I can see it's so distressing for him and he's suffering from a lot of anxiety. I'm not sure if it's the OCD making him anxious or the other way around?

He keeps playing the scenario over and over in his head.

I think he needs to get a higher dose of his Sertraline but he's reluctant, he's only on a low dose. I think that would help with the anxiety part, even if it doesn't help the OCD. It's so frustrating!

Thanks again for taking the time to reply. It means a lot.

Sallyskins profile image

Sertraline is a good medication, but for OCD it often needs high doses. So I suggest that your friend consider upping the dose. I'm on sertraline myself, 300 mg a day, which is a very high dose, and not normally prescribed. The maximum dose is usually 200 mg.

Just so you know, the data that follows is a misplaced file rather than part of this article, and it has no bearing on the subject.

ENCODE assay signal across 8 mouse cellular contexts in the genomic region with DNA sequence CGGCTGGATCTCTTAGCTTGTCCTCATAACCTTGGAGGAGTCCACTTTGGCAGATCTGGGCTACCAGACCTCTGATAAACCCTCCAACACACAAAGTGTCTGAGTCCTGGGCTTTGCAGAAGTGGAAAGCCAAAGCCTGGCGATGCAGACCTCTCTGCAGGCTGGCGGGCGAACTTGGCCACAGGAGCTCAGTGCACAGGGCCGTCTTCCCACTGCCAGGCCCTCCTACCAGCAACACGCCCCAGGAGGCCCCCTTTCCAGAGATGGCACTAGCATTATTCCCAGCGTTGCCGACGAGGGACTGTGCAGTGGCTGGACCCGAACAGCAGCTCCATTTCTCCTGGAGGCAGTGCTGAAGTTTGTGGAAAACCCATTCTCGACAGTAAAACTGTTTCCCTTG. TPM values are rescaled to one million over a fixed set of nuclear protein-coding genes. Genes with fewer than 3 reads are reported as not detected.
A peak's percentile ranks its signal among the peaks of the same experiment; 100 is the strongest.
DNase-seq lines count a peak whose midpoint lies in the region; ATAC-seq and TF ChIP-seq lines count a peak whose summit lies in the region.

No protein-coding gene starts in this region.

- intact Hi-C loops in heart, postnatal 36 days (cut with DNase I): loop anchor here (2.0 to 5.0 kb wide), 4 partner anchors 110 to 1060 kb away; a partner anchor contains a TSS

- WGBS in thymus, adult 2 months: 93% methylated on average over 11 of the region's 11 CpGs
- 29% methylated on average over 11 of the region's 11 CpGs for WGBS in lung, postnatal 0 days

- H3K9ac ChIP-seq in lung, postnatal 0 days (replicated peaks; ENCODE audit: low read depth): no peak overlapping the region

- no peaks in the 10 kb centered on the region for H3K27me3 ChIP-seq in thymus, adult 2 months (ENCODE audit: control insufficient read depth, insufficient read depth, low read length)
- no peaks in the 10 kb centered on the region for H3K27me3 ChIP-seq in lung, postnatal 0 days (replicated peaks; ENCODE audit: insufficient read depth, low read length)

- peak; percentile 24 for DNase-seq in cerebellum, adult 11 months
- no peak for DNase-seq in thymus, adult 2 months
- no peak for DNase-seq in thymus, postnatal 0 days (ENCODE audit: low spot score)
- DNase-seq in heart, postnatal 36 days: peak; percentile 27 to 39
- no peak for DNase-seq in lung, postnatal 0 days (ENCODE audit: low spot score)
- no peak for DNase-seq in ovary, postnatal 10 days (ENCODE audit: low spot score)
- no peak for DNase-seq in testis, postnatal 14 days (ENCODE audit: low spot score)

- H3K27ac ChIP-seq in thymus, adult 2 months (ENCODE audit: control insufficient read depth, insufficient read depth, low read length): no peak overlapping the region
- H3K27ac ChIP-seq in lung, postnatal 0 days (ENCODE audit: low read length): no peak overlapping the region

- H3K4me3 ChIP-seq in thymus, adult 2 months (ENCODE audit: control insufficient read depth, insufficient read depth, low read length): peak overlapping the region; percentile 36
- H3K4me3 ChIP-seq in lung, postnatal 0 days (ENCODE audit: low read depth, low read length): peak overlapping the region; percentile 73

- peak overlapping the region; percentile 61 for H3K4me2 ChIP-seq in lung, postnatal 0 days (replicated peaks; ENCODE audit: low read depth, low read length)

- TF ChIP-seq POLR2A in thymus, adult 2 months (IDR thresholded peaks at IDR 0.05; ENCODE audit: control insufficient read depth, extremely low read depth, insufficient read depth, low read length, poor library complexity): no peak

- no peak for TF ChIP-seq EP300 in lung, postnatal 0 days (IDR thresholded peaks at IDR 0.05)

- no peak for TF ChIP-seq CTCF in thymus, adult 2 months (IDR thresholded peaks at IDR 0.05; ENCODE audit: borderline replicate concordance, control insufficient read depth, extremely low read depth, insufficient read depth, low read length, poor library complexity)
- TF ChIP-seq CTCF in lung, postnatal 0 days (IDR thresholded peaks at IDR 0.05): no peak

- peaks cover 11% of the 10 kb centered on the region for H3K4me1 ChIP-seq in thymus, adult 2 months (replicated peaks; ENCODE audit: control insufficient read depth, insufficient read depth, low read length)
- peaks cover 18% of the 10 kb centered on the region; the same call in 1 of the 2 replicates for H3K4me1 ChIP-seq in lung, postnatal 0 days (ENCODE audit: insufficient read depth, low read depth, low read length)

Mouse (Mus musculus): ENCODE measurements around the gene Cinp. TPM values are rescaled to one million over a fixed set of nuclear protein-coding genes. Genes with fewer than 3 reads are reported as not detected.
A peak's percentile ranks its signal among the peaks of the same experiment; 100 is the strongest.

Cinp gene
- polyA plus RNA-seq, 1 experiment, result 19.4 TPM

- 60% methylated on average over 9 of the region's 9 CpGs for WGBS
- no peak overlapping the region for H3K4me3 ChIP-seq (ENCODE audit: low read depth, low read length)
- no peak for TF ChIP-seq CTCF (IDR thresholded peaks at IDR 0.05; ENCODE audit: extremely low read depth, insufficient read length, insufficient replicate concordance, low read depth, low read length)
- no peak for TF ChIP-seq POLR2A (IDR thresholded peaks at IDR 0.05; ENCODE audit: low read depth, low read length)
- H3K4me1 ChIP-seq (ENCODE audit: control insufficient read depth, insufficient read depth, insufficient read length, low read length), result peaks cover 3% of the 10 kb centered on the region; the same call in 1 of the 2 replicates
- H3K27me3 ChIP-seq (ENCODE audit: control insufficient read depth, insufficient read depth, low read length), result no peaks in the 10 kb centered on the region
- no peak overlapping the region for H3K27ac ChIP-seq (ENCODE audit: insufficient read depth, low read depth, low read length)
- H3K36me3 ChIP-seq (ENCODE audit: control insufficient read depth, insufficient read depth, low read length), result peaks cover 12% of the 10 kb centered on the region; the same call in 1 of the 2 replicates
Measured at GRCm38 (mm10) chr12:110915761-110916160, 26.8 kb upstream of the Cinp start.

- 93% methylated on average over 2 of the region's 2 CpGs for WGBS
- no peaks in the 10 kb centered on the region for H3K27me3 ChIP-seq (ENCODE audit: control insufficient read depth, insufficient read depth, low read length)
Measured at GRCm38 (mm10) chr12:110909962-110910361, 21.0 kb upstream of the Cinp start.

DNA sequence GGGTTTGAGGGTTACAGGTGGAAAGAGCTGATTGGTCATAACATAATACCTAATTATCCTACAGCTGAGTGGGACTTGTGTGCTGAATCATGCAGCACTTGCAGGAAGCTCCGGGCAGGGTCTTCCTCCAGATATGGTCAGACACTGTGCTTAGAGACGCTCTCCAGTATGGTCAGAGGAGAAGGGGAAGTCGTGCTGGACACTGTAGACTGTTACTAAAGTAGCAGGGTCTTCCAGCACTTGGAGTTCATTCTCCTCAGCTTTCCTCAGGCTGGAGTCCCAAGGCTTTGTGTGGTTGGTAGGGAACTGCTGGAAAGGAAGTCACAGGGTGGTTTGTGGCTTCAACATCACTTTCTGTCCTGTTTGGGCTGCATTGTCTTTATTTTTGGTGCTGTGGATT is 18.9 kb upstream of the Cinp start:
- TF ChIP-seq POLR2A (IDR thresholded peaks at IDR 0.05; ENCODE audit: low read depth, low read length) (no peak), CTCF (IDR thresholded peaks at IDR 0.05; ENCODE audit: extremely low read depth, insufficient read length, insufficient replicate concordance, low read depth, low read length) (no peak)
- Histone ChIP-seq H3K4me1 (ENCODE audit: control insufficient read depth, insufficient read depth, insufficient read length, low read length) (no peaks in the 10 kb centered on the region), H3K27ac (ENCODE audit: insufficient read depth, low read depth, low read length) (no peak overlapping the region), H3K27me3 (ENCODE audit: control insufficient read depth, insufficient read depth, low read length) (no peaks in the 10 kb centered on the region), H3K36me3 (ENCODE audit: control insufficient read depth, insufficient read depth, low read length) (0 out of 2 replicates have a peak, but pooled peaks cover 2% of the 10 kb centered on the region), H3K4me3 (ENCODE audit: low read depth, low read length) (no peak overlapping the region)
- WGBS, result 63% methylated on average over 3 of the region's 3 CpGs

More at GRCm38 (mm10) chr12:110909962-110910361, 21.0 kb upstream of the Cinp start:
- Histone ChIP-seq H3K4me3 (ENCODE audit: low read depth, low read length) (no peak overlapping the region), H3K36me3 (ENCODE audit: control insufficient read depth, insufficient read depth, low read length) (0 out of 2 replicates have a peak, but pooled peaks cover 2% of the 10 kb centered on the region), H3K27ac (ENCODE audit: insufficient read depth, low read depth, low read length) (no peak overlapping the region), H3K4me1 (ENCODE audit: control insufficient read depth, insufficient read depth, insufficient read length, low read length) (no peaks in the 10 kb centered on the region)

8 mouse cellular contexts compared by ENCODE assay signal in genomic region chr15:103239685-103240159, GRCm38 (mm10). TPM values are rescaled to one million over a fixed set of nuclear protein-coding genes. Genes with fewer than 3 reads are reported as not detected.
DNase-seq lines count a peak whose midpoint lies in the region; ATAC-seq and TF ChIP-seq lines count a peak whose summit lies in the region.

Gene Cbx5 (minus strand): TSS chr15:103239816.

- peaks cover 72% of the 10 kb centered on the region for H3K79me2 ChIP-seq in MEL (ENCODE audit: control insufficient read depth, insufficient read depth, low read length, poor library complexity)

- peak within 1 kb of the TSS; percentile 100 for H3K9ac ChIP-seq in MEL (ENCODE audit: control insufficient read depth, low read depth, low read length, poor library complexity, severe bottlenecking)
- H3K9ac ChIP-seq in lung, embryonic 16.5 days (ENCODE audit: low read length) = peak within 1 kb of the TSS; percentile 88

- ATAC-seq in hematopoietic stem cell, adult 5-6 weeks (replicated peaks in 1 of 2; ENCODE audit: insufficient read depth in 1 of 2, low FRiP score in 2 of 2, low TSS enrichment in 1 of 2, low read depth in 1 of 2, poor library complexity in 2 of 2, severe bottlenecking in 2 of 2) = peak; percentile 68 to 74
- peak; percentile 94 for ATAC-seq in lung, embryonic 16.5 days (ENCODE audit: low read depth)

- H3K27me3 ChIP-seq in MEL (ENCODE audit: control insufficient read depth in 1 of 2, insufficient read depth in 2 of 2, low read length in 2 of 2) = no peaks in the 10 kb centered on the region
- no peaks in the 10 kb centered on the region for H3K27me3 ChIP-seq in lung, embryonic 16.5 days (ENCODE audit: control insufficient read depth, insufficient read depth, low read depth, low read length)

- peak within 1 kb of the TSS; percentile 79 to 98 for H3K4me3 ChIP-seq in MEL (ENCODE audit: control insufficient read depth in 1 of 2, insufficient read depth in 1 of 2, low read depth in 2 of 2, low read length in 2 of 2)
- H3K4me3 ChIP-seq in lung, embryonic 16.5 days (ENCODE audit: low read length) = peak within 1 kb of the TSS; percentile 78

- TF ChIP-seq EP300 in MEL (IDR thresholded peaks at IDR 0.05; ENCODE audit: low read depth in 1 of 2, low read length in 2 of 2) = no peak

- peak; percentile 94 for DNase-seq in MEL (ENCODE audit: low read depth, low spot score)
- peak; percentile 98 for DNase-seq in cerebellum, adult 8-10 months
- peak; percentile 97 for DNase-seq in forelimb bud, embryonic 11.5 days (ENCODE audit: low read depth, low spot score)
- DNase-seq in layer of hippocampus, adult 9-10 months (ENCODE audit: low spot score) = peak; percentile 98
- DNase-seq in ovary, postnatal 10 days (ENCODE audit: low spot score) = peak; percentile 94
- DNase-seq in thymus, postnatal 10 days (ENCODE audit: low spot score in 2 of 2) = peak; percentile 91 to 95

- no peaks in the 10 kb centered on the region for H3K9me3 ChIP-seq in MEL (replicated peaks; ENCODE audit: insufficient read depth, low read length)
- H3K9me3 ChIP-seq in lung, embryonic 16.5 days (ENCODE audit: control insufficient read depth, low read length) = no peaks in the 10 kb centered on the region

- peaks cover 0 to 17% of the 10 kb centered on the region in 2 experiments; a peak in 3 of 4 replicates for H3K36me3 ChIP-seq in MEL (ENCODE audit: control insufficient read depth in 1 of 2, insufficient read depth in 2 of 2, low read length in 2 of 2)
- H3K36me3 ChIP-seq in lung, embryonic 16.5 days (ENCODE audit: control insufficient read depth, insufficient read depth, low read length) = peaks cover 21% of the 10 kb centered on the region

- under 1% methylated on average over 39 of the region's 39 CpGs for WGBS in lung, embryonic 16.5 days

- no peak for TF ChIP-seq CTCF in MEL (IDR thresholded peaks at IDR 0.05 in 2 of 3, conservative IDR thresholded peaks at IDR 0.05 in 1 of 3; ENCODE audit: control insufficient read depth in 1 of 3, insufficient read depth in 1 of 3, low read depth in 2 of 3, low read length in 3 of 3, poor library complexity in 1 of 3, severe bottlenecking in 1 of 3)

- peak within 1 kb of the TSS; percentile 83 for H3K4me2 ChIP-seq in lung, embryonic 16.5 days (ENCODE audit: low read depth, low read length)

He certainly should break the cycle by not checking the news! Having OCD is a constant search for reassurance, and when you are reassured, you still are satisfied - or rather the OCD isn't satisfied!

The episode your friend has described is called 'false memory'. A thought sticks to the inside of your head which with most people would simply float away. Then it torments you to the point where you think it might not just be a thought, that it might actually have happened.

Most of us have weird thoughts. I'm not a man, and I haven't actually asked this of any man, but it would surprise me if your friend's experience isn't a common one: 'Suppose I flashed at a kid?' But for most men, this thought would immediately go away.